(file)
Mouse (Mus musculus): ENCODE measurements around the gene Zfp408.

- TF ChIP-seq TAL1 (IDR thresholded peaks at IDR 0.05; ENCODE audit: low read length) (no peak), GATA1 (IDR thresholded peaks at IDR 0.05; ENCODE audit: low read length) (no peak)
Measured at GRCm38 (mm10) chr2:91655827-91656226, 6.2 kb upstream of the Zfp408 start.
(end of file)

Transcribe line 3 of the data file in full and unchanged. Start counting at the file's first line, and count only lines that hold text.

Measured at GRCm38 (mm10) chr2:91655827-91656226, 6.2 kb upstream of the Zfp408 start.